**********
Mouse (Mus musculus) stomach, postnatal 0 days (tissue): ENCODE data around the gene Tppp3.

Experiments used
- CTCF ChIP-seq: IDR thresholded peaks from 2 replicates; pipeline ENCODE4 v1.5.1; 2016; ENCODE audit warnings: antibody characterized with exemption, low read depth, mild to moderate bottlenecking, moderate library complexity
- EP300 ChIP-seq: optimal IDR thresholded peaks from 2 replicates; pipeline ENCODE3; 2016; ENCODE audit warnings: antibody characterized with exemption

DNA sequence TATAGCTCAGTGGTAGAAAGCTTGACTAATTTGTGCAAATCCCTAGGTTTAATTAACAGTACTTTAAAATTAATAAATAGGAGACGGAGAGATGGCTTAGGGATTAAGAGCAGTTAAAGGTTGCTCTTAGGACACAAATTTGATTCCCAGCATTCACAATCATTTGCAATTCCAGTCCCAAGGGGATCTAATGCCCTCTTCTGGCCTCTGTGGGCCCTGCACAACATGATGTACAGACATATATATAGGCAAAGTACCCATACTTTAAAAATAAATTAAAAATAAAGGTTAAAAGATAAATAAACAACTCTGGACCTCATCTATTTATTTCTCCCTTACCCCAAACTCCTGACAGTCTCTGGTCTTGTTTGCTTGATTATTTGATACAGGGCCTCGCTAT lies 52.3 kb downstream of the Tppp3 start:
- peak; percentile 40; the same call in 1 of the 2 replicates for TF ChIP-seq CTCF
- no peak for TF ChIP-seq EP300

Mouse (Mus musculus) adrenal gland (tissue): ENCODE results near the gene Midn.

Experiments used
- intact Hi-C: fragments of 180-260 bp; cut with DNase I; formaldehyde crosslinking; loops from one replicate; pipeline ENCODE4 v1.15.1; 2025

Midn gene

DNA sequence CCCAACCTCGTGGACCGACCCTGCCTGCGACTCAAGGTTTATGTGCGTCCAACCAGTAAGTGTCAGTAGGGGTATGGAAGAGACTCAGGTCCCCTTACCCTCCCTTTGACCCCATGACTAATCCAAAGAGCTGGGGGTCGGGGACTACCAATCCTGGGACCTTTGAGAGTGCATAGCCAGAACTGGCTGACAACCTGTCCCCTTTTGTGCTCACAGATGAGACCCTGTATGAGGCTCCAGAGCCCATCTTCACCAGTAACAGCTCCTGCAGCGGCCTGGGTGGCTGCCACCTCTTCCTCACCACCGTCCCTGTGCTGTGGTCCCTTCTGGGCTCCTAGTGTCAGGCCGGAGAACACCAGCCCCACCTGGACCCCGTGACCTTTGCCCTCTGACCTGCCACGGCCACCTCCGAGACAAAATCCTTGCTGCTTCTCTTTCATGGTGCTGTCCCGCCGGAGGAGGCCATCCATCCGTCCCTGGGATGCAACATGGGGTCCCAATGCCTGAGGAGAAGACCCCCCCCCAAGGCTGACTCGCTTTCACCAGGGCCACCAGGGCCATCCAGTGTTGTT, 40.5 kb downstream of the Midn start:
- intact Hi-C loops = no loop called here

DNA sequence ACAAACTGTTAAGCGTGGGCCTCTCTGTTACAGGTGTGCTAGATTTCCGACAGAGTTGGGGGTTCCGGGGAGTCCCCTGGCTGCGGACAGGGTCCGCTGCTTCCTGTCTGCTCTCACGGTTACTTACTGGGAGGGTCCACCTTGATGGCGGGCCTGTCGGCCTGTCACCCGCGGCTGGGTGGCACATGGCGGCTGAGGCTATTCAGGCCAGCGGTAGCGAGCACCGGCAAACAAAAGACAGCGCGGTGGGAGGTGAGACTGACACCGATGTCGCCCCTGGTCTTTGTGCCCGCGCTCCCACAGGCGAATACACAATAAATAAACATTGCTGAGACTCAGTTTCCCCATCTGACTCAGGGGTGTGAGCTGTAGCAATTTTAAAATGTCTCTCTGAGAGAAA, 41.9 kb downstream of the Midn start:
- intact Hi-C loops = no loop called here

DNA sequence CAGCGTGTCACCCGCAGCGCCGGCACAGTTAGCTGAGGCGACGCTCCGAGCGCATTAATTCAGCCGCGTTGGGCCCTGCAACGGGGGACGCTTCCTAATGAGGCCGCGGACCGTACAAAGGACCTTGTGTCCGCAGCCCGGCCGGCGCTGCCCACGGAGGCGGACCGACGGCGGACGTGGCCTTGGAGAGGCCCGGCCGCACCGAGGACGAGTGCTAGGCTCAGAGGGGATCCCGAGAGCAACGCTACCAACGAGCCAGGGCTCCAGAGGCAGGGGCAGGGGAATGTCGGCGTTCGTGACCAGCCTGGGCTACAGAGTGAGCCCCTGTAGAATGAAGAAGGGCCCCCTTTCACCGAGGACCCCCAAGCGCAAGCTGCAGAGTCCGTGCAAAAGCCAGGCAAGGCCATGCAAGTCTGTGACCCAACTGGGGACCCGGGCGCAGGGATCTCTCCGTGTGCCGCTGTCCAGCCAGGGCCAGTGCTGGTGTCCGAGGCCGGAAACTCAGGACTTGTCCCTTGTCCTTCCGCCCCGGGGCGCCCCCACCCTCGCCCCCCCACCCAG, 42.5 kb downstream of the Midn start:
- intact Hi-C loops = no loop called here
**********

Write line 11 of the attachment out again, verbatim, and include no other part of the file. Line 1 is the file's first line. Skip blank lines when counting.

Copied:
Midn gene